SANTIAGO (Reuters) - The ex-mayor of an upscale Santiago neighborhood was arrested and charged on Monday in connection with an ongoing investigation into human rights crimes committed in Chile during General Augusto Pinochet’s 1973-1990 dictatorship.
Cristian Labbe, a retired colonel who also served as an aide to Pinochet and later as mayor of the capital’s Providencia district, is being prosecuted along with nine other former military members and police officers, said lawyers for the government’s human rights department.
Judge Marianela Cifuentes ordered Labbe’s arrest and decided to prosecute him for unlawful association as a member of Pinochet’s notorious DINA secret police.
“The (Interior Ministry’s) human rights department asked for Cristian Labbe Galilea to be prosecuted for homicide, kidnapping, torture and unlawful association,” said lawyer Rodrigo Lledo, head of the program’s legal division.
The lawyers said they would appeal the judge’s decision to only prosecute him for unlawful association.
The prosecutions relate to the disappearance and execution of 13 people at the Tejas Verdes military barracks between 1973 and 1974. Among others being prosecuted are Manuel Contreras, the former chief of the DINA secret police, who is already serving time for human rights violations.
Lawyer Gabriel Aguirre said the investigation has established that the DINA was likely formed during those tumultuous days at the barracks, in the coastal city of San Antonio.
The human rights department also said it will seek the collaboration of Brazilian authorities to determine if Labbe learned torture techniques there in 1972-1973, when Brazil was in the grips of its own military dictatorship.
Labbe has said he went to Brazil to take physical education classes and that he gave such classes at Tejas Verdes.
Labbe’s lawyer told local media that Labbe had never tortured, saying to 24Horas TV channel on Monday that Labbe’s “conscience was clear and at ease”.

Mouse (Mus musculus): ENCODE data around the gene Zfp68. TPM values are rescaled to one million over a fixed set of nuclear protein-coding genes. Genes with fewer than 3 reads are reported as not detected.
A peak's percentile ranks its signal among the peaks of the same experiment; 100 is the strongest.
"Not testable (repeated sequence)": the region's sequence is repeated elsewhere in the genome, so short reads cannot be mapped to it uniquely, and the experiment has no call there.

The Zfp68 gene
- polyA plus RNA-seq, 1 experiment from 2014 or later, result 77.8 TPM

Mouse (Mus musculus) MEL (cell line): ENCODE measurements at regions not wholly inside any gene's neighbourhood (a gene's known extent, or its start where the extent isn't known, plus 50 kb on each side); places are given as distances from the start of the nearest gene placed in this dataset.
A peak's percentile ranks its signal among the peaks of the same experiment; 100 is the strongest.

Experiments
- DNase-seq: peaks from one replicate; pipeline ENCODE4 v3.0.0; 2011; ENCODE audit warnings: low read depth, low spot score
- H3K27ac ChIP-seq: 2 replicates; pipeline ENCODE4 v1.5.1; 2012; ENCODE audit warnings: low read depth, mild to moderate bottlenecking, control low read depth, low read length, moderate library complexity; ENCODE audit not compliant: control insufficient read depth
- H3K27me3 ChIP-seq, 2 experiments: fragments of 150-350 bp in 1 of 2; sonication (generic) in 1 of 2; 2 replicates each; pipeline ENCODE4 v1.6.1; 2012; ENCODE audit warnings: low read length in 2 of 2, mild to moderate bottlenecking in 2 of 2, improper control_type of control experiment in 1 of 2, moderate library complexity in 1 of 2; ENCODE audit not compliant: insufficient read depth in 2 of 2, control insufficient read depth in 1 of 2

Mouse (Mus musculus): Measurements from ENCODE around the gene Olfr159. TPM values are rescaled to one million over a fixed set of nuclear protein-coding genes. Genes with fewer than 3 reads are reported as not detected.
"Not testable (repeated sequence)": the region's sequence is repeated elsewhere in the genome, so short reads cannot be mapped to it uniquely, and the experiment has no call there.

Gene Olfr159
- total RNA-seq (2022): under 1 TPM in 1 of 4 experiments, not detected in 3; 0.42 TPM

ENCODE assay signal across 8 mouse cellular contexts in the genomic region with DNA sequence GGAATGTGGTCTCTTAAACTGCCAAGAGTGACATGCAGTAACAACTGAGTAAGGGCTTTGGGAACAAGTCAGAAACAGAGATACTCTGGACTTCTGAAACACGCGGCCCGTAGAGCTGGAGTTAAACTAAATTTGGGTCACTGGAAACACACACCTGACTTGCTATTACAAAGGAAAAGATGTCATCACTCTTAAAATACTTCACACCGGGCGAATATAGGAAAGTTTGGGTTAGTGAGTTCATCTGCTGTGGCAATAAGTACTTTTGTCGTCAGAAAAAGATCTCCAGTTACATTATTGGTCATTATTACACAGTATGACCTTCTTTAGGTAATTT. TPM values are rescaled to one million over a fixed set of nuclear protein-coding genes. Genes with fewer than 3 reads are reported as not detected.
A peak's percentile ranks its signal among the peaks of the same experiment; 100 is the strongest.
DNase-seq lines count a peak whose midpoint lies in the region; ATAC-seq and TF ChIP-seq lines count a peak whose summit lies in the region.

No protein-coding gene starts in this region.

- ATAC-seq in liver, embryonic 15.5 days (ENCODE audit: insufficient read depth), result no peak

“His defense says, he says, he didn’t torture anyone directly. But what has been undoubtedly established is that while people were being tortured, he walked around the place acting as a consultant to those tortures,” said Lledo.
Though the coup that ushered in the military dictatorship happened over four decades ago, there has been a recent push to bring more of those accused of human rights crimes to trial.
Last month, the government said it would seek to overturn a controversial law that protects military personnel who committed human rights atrocities during the dictatorship from being prosecuted.
Labbe, a polarizing figure in Chilean politics and a member of the right-wing UDI party, has long drawn criticism for his outspoken support of the dictatorship.
In 1996, he was elected mayor of Providencia, an affluent business and residential district in Santiago, serving four tenures until being voted out of office in 2012.
An estimated 3,000 people were kidnapped and killed or disappeared and 28,000 were tortured during the 17-year dictatorship. Pinochet died in 2006 at the age of 91, having never faced a full trial for the crimes committed under his rule.
Reporting by Anthony Esposito,; Editing by Rosalba O'Brien and Richard Chang